May 7 Croc Encounter Animal World & Snake Farm Zoo 4:30 – 5pm
June 10 Art Haus Pour Haus @ 7pm FREE
May 11 Pure Prairie League Brauntex Theatre 7:30pm
June 16 – 17 Old Gruene Market Days In front of Adobe Verde 10am – 5pm
May 12 John Newcombe Country Club 5k Run/Walk and Kids Dash John Newcombe Country Club 8:45am – 12pm
June 20 Game Night! Wild Game and Board Games! Sylver Spoon Dinner Theater 5 – 10pm
May 13 Mother’s Day Gospel Brunch with a Texas Twist Gruene Hall 10:30am May 17 Come and Taste It The Grapevine in Gruene Historic District 5 – 8pm May 19 – 20 Old Gruene Market Days In front of Adobe Verde 10am – 5pm June 1 The Isaacs Brauntex Theatre 7:30pm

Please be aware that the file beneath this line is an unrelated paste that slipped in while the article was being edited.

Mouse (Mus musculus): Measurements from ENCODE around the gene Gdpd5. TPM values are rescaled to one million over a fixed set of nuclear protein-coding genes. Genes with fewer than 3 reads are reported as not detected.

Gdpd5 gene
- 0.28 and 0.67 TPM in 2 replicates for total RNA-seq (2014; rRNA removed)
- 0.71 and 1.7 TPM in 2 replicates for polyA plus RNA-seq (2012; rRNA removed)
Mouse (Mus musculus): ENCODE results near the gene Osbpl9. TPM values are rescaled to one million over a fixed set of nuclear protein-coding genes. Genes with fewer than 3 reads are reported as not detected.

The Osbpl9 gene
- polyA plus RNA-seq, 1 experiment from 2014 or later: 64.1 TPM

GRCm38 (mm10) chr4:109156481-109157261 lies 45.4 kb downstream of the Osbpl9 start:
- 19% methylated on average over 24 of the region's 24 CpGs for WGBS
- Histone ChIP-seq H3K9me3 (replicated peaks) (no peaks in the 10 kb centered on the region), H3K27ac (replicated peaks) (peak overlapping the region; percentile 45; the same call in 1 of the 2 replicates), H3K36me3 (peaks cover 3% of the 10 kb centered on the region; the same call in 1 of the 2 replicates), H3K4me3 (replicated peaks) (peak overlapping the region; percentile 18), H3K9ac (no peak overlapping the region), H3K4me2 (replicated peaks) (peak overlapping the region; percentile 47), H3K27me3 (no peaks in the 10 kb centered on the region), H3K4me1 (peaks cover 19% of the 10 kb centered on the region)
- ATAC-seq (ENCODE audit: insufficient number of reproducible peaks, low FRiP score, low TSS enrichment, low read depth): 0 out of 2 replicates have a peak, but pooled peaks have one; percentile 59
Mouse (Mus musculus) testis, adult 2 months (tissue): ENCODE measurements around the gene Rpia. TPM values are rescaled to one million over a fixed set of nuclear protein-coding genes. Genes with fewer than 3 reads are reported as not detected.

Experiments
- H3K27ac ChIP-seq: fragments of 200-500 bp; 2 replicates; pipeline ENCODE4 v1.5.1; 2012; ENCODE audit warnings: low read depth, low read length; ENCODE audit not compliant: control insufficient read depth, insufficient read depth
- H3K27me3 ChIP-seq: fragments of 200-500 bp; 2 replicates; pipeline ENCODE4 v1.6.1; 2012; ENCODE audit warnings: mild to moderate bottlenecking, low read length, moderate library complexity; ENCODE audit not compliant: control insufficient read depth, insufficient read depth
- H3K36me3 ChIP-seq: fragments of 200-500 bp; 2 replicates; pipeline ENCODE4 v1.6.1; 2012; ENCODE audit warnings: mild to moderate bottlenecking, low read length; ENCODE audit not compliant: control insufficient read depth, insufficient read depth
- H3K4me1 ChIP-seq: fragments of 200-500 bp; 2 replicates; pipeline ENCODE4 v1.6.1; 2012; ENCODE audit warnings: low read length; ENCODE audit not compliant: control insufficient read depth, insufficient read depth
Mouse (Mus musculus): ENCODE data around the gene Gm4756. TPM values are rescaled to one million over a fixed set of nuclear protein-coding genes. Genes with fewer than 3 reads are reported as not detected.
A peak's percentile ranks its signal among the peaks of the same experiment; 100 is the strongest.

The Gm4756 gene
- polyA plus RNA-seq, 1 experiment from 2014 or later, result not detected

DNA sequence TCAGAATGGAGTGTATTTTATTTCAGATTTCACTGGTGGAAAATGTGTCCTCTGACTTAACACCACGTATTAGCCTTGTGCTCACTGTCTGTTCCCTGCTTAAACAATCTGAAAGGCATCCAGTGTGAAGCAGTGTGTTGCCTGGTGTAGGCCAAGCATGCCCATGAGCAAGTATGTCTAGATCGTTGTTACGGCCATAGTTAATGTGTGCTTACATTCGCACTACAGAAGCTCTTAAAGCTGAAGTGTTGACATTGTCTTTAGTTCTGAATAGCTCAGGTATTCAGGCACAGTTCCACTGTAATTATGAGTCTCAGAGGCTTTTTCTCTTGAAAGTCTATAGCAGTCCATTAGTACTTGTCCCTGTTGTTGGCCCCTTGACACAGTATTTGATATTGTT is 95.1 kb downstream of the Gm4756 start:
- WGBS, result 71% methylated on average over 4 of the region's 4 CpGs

June 30 Firecracker Open Landa Park Golf Course at Comal Springs Golf, lunch and prizes! 8am – 1pm Two Ton Tuesday Every Tuesday, join Kevin Geil and his band and rock out to the sound that blends the best of musical worlds (high-energy country meets raw punk). Gruene Hall @ 7 – 10pm Friday Afternoon Club Every Friday, Gruene Hall invites you to enjoy happy hour and celebrate the warm weather with great beer prices, prize giveaways and the best Texas tunes! may/june 2018 | 97
hill country eats